I could think of only two remedies for this case, Calc. c. and Phos. I had her on one from June to November and on the other from November to January, 1932. Each one produced some improvement in strength, appetite and mental vigor, but neither produced a permanent gain or stopped the progress of the disease. By November it had become almost impossible for her to turn over in bed.

Then, on January 21st, I gave her Calc. phos. 10M and by February 17th, she looked decidedly better, had begun to gain weight. The muscles were really harder, more filled out, and she could handle herself slightly better.

From this time on changes for the better were steady and remarkable. In April she could run, picking feet up off the floor. In May she could walk and run normally. By August she could do almost anything other children could do, could go upstairs one foot over the other without holding the railing, could skip on one foot.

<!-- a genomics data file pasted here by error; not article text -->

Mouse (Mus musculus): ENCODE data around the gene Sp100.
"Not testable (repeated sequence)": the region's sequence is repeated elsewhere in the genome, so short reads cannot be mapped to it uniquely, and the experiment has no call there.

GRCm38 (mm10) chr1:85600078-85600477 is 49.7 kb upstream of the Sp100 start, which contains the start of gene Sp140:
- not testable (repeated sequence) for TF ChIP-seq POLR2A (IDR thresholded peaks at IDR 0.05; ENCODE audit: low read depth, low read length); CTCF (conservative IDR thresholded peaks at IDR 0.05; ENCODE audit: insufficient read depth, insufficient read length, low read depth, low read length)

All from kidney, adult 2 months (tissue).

The next summer (1933) she was on a farm, climbing fences, excelling in games, called the tomboy of the group.

She has had no trouble with muscles since. She is tall, erect, wiry, with reddish hair and freckles. Tubercular inheritance showed for a time in frequent colds and coughs, also in enlarged lymphatics. Psoric tendencies were expressed in hay-fever for a few years in the spring and in eczema on back and limbs. Sycotic taint showed in large warts and huge callouses on one heel. Dysmenorrhoea is present too.

She looks in blooming health, however. She has been an office worker the last few years and was happily married in April this year.